The case of Democratic state Rep. Cathryn Harvey, responsible for driving a fellow House Democrat out of the party, took a strange turn over the holidays when she reportedly confiscated — some say “stole” — all copies of a hunting and fishing news magazine from the Fish and Game Commission offices in Concord.
It is just the latest story of a one-time committee chair whose ambition to sit on the commission she helps regulate has created headaches for House Democratic leaders, according to multiple sources from both sides of the aisle.
Harvey declined to respond to repeated requests for comment.
Just before Christmas, NHJournal reported on the disarray in the House Democratic Caucus, including a member who abandoned his House seat — and his job with the state Democratic Party — without telling his constituents; and Rep. Ellen Read of Newmarket, who switched her party affiliation to “independent” after Harvey attempted to get her kicked off the House Fish and Game and Marine Resources Committee where they serve together.
Now come reports that Speaker Sherm Packard’s office has been contacted and asked not to seat Read with the Democratic Caucus when the House reconvenes this week at the DoubleTree hotel in Manchester. Read, a self-declared progressive, votes with the Democratic majority more than 95 percent of the time.
While Packard says any such request never made it to his desk, he confirmed that Democratic leadership asked him to remove Read from the Fish and Game Committee, apparently at Harvey’s behest. Harvey was angry, multiple sources confirmed, over Read’s allegation that her repeated attempts to rewrite the qualifications for serving on the state’s Fish and Game Commission were self-serving and corrupt.
In fact, during the 2019-2020 session, Harvey was so angered by Read’s comments that she called House security — a fact Harvey confirmed to NHJournal, though she declined to elaborate further.
Asked about the incident, Read acknowledged the incident.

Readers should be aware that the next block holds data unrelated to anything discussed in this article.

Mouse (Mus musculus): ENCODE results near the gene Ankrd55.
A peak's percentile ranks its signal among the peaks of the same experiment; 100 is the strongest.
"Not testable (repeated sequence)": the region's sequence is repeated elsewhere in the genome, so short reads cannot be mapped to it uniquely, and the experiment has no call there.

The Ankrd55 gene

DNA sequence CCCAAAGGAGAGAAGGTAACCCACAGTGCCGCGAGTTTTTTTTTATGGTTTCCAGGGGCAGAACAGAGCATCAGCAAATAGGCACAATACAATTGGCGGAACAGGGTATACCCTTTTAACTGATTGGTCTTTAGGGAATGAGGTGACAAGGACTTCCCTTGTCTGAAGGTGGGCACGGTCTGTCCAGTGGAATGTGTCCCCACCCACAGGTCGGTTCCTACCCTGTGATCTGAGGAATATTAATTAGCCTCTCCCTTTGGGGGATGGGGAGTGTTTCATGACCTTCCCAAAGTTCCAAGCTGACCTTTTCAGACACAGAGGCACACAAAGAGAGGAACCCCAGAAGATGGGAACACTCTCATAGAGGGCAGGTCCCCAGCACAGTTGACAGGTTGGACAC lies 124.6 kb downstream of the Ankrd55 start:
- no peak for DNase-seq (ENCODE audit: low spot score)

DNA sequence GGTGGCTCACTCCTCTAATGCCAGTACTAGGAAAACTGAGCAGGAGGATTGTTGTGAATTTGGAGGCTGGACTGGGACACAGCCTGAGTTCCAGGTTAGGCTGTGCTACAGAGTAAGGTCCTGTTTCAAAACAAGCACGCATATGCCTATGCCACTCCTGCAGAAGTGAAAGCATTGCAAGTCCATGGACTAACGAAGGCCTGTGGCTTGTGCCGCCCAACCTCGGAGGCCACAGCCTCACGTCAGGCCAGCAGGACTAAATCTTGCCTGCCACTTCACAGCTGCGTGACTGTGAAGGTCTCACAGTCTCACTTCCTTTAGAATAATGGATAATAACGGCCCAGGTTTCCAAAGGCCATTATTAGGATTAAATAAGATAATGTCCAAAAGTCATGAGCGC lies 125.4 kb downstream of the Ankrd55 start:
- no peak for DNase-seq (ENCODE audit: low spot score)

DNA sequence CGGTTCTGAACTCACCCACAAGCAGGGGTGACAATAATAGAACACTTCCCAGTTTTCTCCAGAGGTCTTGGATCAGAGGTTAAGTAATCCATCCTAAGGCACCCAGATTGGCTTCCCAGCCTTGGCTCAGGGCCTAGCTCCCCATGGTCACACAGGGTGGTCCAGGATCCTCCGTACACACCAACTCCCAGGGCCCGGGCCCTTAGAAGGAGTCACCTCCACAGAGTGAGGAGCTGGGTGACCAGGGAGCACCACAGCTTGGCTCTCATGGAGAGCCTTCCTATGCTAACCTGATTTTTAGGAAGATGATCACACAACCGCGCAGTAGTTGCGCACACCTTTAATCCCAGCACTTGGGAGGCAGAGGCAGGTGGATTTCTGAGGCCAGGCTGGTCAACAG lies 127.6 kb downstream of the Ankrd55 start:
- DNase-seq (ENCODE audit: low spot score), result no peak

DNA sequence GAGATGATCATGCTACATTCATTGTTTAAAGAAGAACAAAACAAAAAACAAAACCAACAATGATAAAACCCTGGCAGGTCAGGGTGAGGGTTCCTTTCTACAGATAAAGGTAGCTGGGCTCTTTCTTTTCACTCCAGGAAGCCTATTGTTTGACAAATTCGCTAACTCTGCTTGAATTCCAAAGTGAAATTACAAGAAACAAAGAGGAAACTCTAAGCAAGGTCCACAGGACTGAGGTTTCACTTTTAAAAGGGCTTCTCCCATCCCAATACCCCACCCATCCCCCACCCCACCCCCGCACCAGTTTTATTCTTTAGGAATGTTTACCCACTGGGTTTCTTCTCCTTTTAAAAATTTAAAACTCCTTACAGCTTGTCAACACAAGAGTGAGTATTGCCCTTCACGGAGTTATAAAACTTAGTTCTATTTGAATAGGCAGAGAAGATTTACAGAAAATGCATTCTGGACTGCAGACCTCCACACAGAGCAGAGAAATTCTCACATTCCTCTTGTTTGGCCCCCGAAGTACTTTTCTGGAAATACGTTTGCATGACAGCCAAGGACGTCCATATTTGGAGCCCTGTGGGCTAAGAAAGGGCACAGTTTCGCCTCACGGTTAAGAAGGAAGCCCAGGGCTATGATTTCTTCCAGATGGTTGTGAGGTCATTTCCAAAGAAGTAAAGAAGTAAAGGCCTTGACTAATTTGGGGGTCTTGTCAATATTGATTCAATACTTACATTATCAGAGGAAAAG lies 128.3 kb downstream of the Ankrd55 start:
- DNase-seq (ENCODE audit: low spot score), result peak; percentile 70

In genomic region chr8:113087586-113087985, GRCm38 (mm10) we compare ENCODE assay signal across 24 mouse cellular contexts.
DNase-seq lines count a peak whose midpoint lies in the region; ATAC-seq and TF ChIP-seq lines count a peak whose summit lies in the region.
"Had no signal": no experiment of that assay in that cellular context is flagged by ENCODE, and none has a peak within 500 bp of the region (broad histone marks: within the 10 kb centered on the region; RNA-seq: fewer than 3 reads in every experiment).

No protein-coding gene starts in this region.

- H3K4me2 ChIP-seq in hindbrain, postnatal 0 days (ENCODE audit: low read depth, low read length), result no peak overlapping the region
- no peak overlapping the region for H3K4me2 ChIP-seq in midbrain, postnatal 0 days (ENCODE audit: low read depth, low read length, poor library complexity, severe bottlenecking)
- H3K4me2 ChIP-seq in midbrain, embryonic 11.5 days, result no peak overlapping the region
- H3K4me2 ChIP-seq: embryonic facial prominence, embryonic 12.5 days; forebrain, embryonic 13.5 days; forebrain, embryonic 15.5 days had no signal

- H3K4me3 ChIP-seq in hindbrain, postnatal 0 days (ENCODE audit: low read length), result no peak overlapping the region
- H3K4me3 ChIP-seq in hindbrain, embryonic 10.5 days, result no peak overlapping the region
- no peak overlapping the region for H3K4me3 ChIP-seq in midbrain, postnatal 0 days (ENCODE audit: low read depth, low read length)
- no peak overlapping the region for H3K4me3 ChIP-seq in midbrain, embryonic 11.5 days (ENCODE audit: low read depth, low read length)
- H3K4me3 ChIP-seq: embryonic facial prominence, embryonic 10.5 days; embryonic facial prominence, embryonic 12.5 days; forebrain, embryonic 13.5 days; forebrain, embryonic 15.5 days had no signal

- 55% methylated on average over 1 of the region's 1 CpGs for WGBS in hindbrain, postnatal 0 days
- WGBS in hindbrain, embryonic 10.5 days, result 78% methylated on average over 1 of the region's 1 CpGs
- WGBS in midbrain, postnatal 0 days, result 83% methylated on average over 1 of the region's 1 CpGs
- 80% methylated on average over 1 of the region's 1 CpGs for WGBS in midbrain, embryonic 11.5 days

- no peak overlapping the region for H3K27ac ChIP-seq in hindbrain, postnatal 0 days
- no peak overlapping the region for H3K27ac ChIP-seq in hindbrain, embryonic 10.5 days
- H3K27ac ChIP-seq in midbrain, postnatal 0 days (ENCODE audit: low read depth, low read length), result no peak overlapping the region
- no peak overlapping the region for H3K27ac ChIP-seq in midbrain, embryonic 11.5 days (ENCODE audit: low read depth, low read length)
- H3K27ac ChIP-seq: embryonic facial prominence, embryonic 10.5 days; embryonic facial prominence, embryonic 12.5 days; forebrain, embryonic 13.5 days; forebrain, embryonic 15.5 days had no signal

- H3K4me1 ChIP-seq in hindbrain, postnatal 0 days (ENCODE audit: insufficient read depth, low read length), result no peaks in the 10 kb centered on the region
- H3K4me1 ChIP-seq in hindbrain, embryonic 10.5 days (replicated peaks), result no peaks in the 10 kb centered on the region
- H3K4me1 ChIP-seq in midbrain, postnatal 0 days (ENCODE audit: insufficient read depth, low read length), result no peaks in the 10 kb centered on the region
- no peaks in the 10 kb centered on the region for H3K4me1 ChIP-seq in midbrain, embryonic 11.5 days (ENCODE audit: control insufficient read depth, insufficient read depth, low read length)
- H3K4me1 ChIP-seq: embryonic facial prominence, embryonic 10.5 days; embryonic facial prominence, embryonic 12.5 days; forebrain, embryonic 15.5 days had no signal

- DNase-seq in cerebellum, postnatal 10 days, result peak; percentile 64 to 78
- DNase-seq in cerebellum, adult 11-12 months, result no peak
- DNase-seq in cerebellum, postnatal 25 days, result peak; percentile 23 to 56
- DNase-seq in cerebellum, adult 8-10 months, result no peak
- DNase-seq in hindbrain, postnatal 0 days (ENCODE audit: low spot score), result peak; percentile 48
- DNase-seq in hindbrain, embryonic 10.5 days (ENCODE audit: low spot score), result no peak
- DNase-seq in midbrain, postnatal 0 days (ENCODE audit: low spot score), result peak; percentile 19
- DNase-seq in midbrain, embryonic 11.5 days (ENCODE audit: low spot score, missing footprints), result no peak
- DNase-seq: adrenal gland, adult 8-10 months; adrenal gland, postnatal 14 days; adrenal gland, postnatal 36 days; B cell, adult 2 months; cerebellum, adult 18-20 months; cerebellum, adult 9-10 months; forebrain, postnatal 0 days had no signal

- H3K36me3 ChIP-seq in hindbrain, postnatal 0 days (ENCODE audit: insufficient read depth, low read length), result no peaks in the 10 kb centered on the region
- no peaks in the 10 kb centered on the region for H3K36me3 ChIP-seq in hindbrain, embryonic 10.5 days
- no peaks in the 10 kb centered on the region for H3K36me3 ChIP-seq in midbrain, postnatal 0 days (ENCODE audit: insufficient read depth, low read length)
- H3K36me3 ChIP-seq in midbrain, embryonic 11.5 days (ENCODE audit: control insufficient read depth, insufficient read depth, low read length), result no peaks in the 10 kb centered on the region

“I wasn’t inappropriate,” Read said. “I was in a room full of other Democrats. And I looked her in the eye and I said, ‘You’re absolutely corrupt, and you have no business chairing that committee because of how you are running it.’ And she got really upset and called security. And security came, and I waved to them, and they stood there for a while and then they went away.
“So yes, [Harvey] did call security. But it was not for any reasonable, rational reason. Now it’s something of a joke among the people who know the story.”
At issue are Harvey’s legislative attempts to reduce the requirements for serving on the Fish and Game Commission. In an email to Rep. James Spillane (R-Deerfield), Harvey wrote “My suggestions would be to enlarge the commission to 5 House members and 3 Senators.”
Spillane said the expectation was that, as the ranking Democrat on the committee, Harvey would be one of those five new commissioners. Despite her seeming lack of interest in the outdoors.
“[Rep. Harvey] made no secret of the fact that she was not interested in hunting or fishing and had never planned to,” Read said. “She used to say that the closest she got to the outdoors was gardening in her garden.”
Read proposed changing the make-up of the Commission to half scientists or experts, and the other half hunters.
“That way everybody’s represented it. But [Harvey] was opposed to it. Then she reached out to me and said if I would lower the requirements to just having a hunting license for two years — which is the number of years she’d had her license — she’d support the overall bill.”
“The current RSA said, you must be an active outdoors person. So, I’m reading back the RSA, and I had changed five years to two years like she wanted, and she texts me back in all caps: ‘NO! TAKE OUT THE ‘ACTIVE OUTDOORS PERSON.’
“And my response was, OMG, are you kidding me?”
Harvey’s inexplicable obsession with the Fish and Game Commission continues, and it continues to result in problematic behavior. During the commission’s December 28 meeting in Concord, an audience member accused Harvey of having stolen all the copies of the “Hawkeye Hunting and Fishing News” magazines from the commission lobby.
Rather than denying the allegation, Harvey said she took them because she found some of the articles offensive to Democrats. One article discussed the movie set shooting death at the hands of Democratic activist Alec Baldwin. Another was critical of Massachusetts legislators considering laws that would “negatively impact sportsmen,” part of an “attempt to end hunting and trapping by zealous Democrat politicians.”
Commission members are currently looking into Harvey’s actions.
House insiders say the real issue is the lack of leadership in the caucus to prevent incidents like Harvey’s ham-fisted attempt to push a member off a committee or use the legislative process for what some would consider personal gain.
“The only thing uniting us right now is trying to stop the Republicans. Other than that, nobody seems to really be in charge,” one Democratic insider told NHJournal.
The House is scheduled to vote on another attempt by Harvey to again modify the Fish and Game Commission this week, legislation that all the Republicans and several Democrats, in a bipartisan fashion, have already deemed Inexpedient to Legislate.